After escaping slaughter in Myanmar, Rohingya refugees in Bangladesh have no source of fuel but the wood they can collect from a rapidly disappearing forest.

Barefoot and bowed by the bundles of firewood weighing on their shoulders, the Rohingya refugees trudging through the forest around their new homes in Bangladesh share one thought: they’re tired.

For more than a year, refugees who crossed the border to escape military violence in Myanmar have trekked daily out of the refugee camp to collect firewood, their only source of fuel and a key resource missing from aid packages.

Children haul stacks of wood the size of their own bodies. The elderly follow, walking up to eight hours each way, stopping for hours at a time to hack down trees. When they get thirsty, they drink from muddy puddles left by the rain. At their most taxing, these journeys into the forest can take a full day and full night.

“We are going to die here, doing this, collecting firewood,” says Shah Alam, a 17-year-old designated by his family to forage for wood. Like others his age, his shoulders are scarred and his feet cut and blistered. “In the past year, I have aged ten [years].”

Men carry and cut wood for fuel.
Shah Alam (left) collects firewood for his family.

Shah Alam ended up in Bangladesh’s Kutupalong camp a year ago. Around that time, Kutupalong became the world’s largest refugee camp, as 700,000 people flooded the area to escape a military operation by Myanmar’s armed forces that began on August 25, 2017, and lasted more than a month, leaving at least 6,700 dead.

Many of the people who make the trek for firewood, shuffling to or from the camps or resting by the side of the trail, are young men like Alam. But in other families, the more vulnerable elderly, children, and mothers widowed by the violence have no choice but to take on the task.

At the end of their long, unshaded walk they face elephants confused by the new human population that has suddenly appeared in their habitat, or locals who demand fees for cutting trees. In some cases, local communities have confiscated the refugees’ tools.

Those unable to walk such distances often choose to sell their aid supplies to other refugees or to local Bangladeshis at the camp markets, where everything from food to soap sells below market value. In town, prices have risen drastically as demand outpaces supply and local providers sell their good to aid agencies at inflated rates rather than to the local population. In the camp markets, a small bag of rice can go for around 100 taka (US$1.20), the same amount as a small bundle of firewood, which can fuel a kitchen fire for three days.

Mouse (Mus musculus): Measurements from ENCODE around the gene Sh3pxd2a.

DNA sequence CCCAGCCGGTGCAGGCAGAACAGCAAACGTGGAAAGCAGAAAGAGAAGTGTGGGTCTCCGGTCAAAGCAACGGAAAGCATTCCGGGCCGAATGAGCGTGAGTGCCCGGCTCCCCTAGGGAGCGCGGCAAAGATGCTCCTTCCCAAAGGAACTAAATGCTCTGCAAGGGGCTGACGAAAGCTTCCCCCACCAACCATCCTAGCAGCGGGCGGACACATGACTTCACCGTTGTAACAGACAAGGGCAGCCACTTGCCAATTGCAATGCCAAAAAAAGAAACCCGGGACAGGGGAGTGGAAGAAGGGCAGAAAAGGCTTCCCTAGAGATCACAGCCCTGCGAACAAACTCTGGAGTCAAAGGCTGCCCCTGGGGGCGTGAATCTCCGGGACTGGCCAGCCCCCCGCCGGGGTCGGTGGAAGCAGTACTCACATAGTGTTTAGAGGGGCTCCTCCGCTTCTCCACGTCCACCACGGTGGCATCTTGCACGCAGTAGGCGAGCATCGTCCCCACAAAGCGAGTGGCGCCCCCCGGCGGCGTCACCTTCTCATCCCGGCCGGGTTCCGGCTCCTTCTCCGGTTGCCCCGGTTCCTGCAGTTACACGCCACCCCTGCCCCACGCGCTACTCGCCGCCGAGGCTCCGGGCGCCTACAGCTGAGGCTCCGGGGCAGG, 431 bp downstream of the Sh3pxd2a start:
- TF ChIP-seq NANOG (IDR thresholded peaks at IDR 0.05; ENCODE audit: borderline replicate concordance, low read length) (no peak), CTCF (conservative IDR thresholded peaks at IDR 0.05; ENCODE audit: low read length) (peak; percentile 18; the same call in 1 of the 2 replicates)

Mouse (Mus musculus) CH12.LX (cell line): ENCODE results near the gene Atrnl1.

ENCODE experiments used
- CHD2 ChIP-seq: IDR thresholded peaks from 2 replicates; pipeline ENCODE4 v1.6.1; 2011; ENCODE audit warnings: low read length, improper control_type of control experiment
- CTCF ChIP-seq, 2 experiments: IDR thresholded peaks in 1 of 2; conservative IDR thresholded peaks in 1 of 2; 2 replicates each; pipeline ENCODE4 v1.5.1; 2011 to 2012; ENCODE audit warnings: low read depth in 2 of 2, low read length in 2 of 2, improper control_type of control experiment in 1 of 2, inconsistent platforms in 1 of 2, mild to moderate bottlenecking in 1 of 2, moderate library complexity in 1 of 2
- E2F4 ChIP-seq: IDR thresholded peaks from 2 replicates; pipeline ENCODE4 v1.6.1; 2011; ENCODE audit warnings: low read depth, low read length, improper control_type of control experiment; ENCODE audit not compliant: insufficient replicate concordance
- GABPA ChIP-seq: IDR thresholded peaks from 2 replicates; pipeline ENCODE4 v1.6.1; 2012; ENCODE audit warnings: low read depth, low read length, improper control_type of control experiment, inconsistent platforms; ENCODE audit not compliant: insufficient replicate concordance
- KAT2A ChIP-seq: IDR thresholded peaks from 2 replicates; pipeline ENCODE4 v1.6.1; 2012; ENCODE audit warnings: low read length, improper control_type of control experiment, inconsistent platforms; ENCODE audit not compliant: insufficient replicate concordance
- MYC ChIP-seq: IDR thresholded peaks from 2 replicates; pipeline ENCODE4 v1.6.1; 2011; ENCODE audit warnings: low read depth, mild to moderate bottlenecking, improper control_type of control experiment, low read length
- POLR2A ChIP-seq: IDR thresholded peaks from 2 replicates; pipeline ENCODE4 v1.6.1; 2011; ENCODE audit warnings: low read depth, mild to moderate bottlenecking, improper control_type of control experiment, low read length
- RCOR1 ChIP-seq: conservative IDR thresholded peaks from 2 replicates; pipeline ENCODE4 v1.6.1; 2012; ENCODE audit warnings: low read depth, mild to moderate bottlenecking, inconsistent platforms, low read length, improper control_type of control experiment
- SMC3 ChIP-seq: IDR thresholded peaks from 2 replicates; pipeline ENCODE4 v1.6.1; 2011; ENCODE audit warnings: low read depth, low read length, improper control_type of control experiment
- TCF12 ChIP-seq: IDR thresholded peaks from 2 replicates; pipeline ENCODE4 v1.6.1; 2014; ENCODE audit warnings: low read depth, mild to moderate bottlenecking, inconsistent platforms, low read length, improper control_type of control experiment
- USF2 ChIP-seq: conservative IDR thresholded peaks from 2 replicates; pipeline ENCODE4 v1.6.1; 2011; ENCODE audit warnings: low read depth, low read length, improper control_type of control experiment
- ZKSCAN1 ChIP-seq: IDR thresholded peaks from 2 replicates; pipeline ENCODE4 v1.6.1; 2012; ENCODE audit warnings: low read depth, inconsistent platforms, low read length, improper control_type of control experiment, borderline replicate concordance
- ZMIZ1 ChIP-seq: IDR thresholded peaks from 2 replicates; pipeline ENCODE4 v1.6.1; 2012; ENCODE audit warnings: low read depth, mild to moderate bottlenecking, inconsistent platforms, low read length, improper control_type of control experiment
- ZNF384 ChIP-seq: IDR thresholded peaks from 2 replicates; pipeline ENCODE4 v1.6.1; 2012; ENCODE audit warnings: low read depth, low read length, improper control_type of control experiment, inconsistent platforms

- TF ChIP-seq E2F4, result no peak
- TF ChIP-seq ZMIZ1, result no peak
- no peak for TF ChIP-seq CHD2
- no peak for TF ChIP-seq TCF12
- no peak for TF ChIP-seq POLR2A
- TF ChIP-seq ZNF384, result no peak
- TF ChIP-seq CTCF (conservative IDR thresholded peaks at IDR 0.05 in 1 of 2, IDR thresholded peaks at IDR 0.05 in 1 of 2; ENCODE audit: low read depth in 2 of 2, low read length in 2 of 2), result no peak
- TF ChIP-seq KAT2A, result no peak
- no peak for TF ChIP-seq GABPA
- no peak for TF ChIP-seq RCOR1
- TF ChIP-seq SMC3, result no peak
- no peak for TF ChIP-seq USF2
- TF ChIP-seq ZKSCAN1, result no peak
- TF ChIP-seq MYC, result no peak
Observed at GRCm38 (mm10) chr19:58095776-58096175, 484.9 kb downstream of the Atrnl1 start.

Many Rohingyas struggle to make the whole journey and dig at roots left behind from previously cut trees.
Muhammad Araf, 27, sells stacks of firewood to the few Rohingya who have access to cash, which they mostly earn by selling other aid.

Kicking at the dust and stubs of the greenery stripped from the land, 65-year-old Saiful Alam cannot contain his frustration.

“There’s nothing here, only dust. There are no trees left,” he says. As trees grow scarce, refugees have begun pulling the roots from the ground to avoid the long walk. According to the UN’s Food And Agriculture Organization, four football fields of forest–about 700 metric tons–are cleared every day, leading the UN to predict the surrounding environment could be completely destroyed by the end of 2019.

“Whenever I try to go to the forest, I struggle to walk back and need to be carried,” Saiful Alam says. “I end up needing to go to the doctor. I go three or four times a month but end up struggling with my asthma when I return.”

Men carry wood through a stream.

This past monsoon season pushed many Rohingya to their breaking point. Rains inundated the trails to what little forest remains and soaked the scarce firewood. Now if the firewood lights at all, it sends of clouds of smoke that fill their cramped shelters of bamboo and tarpaulin. Many families encourage the flame with plastic or kerosene.

“It just smokes without giving us fire. Some of us end up hungry. Some of us make do with half-cooked meals,” says Saiful Alam, gesturing at the stacks of wood the young Rohingya have laid down while they rest near his home.

“At home in Myanmar, we had everything. Near our homes, we had forests to collect wood. Here we have nothing,” he said. “How can we survive without firewood?